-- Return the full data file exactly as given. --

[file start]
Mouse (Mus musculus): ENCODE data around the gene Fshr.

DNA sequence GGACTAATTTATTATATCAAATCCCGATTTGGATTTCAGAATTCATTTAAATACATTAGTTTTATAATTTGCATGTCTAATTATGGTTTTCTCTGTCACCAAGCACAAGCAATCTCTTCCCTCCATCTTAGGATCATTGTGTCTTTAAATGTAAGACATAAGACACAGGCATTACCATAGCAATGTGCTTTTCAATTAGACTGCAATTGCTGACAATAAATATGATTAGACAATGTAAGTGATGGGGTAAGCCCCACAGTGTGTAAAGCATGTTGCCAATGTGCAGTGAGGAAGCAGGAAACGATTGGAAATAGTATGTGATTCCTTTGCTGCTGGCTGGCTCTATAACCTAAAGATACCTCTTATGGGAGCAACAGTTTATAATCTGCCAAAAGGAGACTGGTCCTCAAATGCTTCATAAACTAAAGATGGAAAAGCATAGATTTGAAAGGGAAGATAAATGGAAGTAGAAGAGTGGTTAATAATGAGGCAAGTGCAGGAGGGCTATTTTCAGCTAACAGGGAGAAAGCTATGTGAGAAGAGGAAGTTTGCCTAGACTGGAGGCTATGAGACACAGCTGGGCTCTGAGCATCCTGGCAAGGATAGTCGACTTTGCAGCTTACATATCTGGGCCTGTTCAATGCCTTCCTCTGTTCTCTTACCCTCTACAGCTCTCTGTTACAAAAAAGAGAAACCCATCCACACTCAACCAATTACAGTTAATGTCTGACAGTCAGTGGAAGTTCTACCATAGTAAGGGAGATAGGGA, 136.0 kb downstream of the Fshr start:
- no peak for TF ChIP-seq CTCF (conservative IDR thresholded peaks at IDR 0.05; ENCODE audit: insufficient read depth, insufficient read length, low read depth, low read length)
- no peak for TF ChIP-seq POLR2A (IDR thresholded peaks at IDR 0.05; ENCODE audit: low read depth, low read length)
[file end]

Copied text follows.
Mouse (Mus musculus): ENCODE data around the gene Fshr.

DNA sequence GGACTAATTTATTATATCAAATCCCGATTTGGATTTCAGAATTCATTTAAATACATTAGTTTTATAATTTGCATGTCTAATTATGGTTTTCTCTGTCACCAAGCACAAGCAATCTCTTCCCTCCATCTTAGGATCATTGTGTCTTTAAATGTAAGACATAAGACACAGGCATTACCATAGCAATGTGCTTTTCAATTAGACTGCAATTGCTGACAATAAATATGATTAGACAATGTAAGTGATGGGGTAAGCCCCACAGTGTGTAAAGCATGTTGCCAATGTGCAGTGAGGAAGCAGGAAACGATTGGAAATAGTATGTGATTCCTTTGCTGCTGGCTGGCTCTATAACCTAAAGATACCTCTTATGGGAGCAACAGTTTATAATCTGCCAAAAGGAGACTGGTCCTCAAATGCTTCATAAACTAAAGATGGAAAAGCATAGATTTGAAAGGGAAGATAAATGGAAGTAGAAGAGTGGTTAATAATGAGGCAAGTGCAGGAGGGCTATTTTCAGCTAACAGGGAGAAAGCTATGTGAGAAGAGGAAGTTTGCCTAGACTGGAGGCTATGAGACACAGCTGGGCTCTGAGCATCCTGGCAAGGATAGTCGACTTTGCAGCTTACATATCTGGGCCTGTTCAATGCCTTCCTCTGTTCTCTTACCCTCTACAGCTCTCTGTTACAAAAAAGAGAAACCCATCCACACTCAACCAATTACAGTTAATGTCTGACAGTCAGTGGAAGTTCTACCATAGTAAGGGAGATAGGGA, 136.0 kb downstream of the Fshr start:
- no peak for TF ChIP-seq CTCF (conservative IDR thresholded peaks at IDR 0.05; ENCODE audit: insufficient read depth, insufficient read length, low read depth, low read length)
- no peak for TF ChIP-seq POLR2A (IDR thresholded peaks at IDR 0.05; ENCODE audit: low read depth, low read length)